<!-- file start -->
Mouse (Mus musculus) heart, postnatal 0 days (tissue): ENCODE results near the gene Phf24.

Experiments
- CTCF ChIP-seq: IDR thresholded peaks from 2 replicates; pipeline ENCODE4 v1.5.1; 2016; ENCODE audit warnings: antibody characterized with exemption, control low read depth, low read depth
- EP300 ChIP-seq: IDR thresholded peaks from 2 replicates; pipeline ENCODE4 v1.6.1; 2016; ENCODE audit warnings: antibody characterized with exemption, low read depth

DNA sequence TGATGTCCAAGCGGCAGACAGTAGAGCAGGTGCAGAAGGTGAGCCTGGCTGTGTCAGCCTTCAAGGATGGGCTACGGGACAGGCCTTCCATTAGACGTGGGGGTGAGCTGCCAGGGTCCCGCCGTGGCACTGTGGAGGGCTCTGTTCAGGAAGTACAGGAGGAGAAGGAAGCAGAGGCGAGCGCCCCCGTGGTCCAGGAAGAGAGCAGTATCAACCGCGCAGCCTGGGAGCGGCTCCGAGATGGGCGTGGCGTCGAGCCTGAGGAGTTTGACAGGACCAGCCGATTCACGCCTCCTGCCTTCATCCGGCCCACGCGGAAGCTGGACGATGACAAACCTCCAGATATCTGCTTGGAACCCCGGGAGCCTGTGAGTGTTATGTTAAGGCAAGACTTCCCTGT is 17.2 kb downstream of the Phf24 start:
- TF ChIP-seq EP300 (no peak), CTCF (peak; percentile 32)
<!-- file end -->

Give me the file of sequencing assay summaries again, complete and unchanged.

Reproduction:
Mouse (Mus musculus) heart, postnatal 0 days (tissue): ENCODE results near the gene Phf24.

Experiments
- CTCF ChIP-seq: IDR thresholded peaks from 2 replicates; pipeline ENCODE4 v1.5.1; 2016; ENCODE audit warnings: antibody characterized with exemption, control low read depth, low read depth
- EP300 ChIP-seq: IDR thresholded peaks from 2 replicates; pipeline ENCODE4 v1.6.1; 2016; ENCODE audit warnings: antibody characterized with exemption, low read depth

DNA sequence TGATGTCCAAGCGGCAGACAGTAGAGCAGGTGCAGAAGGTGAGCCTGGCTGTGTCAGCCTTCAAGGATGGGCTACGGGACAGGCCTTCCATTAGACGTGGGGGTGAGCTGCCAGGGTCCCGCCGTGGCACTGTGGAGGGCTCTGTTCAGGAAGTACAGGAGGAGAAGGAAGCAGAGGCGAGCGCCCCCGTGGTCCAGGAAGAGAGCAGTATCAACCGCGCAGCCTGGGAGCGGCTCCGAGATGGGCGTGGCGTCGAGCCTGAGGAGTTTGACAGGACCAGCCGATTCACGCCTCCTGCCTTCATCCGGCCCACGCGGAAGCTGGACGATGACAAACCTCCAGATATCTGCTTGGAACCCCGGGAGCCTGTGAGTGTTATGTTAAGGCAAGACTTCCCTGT is 17.2 kb downstream of the Phf24 start:
- TF ChIP-seq EP300 (no peak), CTCF (peak; percentile 32)